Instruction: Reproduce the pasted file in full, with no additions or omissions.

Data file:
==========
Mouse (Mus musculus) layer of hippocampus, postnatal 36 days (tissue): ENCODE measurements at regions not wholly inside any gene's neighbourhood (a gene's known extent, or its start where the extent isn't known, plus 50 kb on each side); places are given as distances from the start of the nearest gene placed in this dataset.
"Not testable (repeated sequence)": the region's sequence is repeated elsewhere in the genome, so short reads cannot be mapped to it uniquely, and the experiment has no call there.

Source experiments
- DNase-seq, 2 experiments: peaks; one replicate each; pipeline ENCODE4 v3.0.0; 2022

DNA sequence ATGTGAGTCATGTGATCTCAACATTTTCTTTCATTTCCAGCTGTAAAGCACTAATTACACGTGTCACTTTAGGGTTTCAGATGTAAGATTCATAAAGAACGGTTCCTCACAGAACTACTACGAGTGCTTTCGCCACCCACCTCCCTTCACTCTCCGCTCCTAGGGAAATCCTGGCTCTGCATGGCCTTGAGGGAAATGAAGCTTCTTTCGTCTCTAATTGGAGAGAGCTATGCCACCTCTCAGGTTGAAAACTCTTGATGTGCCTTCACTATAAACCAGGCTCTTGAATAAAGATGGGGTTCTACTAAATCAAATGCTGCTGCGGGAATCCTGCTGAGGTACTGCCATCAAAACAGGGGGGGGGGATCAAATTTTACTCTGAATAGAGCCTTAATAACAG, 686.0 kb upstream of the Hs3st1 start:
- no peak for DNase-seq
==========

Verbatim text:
Mouse (Mus musculus) layer of hippocampus, postnatal 36 days (tissue): ENCODE measurements at regions not wholly inside any gene's neighbourhood (a gene's known extent, or its start where the extent isn't known, plus 50 kb on each side); places are given as distances from the start of the nearest gene placed in this dataset.
"Not testable (repeated sequence)": the region's sequence is repeated elsewhere in the genome, so short reads cannot be mapped to it uniquely, and the experiment has no call there.

Source experiments
- DNase-seq, 2 experiments: peaks; one replicate each; pipeline ENCODE4 v3.0.0; 2022

DNA sequence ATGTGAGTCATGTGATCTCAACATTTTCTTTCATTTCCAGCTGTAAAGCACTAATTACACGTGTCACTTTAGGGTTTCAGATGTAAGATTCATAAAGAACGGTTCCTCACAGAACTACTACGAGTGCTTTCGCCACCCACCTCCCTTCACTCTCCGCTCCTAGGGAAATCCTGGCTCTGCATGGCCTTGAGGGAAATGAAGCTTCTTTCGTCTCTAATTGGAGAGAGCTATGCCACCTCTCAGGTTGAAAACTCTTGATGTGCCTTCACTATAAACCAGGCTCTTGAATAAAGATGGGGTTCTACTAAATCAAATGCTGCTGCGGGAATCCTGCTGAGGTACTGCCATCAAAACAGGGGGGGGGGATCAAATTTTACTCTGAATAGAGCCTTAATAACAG, 686.0 kb upstream of the Hs3st1 start:
- no peak for DNase-seq